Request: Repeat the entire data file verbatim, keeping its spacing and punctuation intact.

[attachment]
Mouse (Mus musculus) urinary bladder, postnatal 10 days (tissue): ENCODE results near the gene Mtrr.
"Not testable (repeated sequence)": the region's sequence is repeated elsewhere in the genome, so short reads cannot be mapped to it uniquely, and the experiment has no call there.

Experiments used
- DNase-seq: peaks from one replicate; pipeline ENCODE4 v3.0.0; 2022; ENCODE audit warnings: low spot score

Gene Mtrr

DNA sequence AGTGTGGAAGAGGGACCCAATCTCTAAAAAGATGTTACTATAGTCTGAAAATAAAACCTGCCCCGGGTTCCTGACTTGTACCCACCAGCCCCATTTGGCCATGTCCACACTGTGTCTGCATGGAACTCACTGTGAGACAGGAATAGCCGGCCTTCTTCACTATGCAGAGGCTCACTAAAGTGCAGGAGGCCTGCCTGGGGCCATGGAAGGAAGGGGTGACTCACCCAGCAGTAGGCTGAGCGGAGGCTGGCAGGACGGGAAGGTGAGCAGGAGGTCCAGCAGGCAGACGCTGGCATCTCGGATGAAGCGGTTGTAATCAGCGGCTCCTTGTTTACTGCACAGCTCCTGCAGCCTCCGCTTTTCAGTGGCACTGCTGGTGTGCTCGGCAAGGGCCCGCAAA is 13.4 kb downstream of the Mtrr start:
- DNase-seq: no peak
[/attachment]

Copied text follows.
Mouse (Mus musculus) urinary bladder, postnatal 10 days (tissue): ENCODE results near the gene Mtrr.
"Not testable (repeated sequence)": the region's sequence is repeated elsewhere in the genome, so short reads cannot be mapped to it uniquely, and the experiment has no call there.

Experiments used
- DNase-seq: peaks from one replicate; pipeline ENCODE4 v3.0.0; 2022; ENCODE audit warnings: low spot score

Gene Mtrr

DNA sequence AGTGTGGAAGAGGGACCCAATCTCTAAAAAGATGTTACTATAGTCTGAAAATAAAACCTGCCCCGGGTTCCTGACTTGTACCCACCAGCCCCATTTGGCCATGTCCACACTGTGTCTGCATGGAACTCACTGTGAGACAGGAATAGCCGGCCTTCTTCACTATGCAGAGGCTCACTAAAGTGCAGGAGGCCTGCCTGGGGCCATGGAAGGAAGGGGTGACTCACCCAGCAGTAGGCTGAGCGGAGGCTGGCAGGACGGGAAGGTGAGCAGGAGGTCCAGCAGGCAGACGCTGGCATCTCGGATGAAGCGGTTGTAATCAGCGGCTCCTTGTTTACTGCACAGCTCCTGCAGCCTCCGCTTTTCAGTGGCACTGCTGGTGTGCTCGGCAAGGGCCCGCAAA is 13.4 kb downstream of the Mtrr start:
- DNase-seq: no peak